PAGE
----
University of Guelph Political Science Society Blog

In defence of the system

Updated: October 18, 2011. In the initial article, I made specific references to the procedures employed by Elections Canada and Elections Ontario and discussed the methods of these agencies. Both of these agencies simply carry out Acts of Parliament (or the Ontario Legislature), so I have updated it to examine the actual procedure, and not the agencies’ conducts themselves.

While the current Ontario election had a record low turnout of 49.2%, I think it is safe to assume that this was not due to the administration of the election. In fact, the Ontario election was better administered and organized than the federal election. The Ontario election voting process was also a lot simpler.

In both of the elections, the candidates’ representatives were provided access to the electoral tracking lists (known as “bingo sheets”). These lists contained each elector’s tracking number, which the reps would check against their own records to see whether or not their supporters had voted yet.

While this process is important and crucial to democracy, the amount of catering that Elections Canada is required to provide by statute to the reps is a little over the top. In the federal election, each bingo sheet had a carbon copy of three sheets. If there were over three candidates, the poll clerk had to highlight two bingo sheets (creating six copies). Every half hour, six sheets were used, when in a majority of polls only the Liberals and Conservatives had enough resources to have reps at the polls, leading to many wasted sheets. Interestingly, this process was newly introduced in December 2007 by Bill C-31, so it is unlikely this will change any time soon.

In the Ontario election, there was one master bingo sheet which reps were allowed to look at when there were no electors at the polls. Thus, instead of using 6 sheets for every half hour the polls were open (amounting to 144 wasted sheets of paper), only one was used. The federal model should re-adopt the Ontarian model to make this process more environmentally friendly.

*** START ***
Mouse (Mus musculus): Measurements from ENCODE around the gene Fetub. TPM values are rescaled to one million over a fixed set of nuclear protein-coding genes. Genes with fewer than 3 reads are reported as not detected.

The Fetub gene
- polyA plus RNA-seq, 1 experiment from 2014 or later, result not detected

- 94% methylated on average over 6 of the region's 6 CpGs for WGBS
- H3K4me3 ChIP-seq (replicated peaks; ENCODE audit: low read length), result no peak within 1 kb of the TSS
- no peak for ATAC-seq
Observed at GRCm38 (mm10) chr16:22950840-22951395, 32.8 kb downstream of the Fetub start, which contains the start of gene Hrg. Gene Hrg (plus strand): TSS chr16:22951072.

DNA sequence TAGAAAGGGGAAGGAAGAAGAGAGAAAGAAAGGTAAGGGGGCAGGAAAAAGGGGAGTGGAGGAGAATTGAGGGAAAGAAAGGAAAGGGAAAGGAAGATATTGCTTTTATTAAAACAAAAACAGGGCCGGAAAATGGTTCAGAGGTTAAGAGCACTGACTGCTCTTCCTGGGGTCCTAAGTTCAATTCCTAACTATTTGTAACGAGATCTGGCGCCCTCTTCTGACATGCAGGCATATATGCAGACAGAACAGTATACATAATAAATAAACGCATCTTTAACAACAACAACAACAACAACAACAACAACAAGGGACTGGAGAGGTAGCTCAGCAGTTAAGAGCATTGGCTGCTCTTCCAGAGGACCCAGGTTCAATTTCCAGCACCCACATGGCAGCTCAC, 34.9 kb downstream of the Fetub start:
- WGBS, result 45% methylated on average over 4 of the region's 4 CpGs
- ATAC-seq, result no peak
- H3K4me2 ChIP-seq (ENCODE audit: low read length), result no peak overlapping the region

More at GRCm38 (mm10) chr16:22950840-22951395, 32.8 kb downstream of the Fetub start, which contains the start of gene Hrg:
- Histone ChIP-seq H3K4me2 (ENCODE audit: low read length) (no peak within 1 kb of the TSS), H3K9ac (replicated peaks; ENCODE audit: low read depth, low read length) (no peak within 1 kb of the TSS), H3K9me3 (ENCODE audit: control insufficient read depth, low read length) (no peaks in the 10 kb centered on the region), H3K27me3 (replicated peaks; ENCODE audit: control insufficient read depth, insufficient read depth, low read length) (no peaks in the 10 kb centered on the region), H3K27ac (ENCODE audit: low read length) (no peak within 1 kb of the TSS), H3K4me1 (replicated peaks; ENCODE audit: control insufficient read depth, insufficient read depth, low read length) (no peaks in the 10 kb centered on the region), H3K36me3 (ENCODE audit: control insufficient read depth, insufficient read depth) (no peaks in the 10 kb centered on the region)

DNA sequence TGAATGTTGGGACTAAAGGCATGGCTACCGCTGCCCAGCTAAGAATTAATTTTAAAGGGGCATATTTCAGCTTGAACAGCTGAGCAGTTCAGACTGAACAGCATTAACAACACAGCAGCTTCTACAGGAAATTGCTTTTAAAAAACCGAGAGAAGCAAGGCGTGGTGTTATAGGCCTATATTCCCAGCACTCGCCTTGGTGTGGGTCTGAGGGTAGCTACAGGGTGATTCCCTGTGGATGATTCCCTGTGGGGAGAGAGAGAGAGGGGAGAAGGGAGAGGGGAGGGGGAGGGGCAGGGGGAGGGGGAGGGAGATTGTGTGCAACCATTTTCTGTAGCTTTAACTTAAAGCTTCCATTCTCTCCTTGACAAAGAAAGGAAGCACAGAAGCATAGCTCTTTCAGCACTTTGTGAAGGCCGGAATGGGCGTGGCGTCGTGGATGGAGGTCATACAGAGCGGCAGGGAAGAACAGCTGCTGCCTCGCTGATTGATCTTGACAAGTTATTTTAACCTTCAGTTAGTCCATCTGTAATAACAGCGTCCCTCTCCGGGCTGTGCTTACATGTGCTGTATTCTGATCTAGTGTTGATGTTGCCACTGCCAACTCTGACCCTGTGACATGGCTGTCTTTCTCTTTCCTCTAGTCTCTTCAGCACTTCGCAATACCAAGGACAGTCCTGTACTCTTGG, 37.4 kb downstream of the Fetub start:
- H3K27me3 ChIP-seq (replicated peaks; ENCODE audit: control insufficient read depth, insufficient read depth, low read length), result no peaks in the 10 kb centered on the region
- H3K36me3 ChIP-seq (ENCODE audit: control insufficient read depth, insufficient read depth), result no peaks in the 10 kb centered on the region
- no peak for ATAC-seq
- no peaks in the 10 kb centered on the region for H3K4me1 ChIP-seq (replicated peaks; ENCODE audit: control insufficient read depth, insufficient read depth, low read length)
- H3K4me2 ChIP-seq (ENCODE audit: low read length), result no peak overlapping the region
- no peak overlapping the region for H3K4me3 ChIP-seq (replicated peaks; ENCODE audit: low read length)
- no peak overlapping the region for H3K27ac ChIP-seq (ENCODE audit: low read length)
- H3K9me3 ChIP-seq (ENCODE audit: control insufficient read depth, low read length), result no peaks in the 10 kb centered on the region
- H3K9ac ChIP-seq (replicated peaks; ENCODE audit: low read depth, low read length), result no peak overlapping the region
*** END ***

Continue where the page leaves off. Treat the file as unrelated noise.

Secondly, the distribution and acceptance of ballots was also more efficient in the Ontario election. In the federal election, once the elector had voted, they were required to return their ballot to the Deputy Returning Officer (DRO), who would verify that the ballot was the one which he had issued, tear off a counterfoil, and hand it back to the elector, who would then drop the ballot into the box. This process was time-consuming, especially when there were dozens of people in line and the elections officials had to process multiple people at the same time. In the Ontario election, the elector was simply required to show the ballot to the DRO, who would verify the initials were his before allowing the elector to drop his/her ballot into the box. These processes are governed by ss. 143-153 of the Canada Elections Act.

Finally, the identification process, while certainly less stringent in the Ontario election, made for a more efficient process. In the Ontario election, only the elector’s name needed to be proven, while at the federal election, both name and residence needed to be proven. This led to a delay in the federal election when some people were unsure of the voting requirements and took longer to process while they fished out that extra piece of ID, or having to declare an oath. In conclusion, the federal electoral model should cater less to the candidates’ representatives, be more environmentally friendly, and perhaps consider a more efficient approach.

Original post here.

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